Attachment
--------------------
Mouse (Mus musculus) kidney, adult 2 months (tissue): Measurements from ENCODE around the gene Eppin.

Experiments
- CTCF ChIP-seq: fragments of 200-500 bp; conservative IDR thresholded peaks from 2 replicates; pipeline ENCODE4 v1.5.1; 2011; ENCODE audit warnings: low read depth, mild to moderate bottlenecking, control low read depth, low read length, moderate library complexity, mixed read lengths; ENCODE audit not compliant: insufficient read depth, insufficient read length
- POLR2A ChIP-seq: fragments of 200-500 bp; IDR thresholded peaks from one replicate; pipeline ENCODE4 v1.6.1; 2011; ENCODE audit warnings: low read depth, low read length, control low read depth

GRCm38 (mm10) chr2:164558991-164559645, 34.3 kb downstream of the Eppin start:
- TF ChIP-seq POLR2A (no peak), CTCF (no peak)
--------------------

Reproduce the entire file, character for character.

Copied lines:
Mouse (Mus musculus) kidney, adult 2 months (tissue): Measurements from ENCODE around the gene Eppin.

Experiments
- CTCF ChIP-seq: fragments of 200-500 bp; conservative IDR thresholded peaks from 2 replicates; pipeline ENCODE4 v1.5.1; 2011; ENCODE audit warnings: low read depth, mild to moderate bottlenecking, control low read depth, low read length, moderate library complexity, mixed read lengths; ENCODE audit not compliant: insufficient read depth, insufficient read length
- POLR2A ChIP-seq: fragments of 200-500 bp; IDR thresholded peaks from one replicate; pipeline ENCODE4 v1.6.1; 2011; ENCODE audit warnings: low read depth, low read length, control low read depth

GRCm38 (mm10) chr2:164558991-164559645, 34.3 kb downstream of the Eppin start:
- TF ChIP-seq POLR2A (no peak), CTCF (no peak)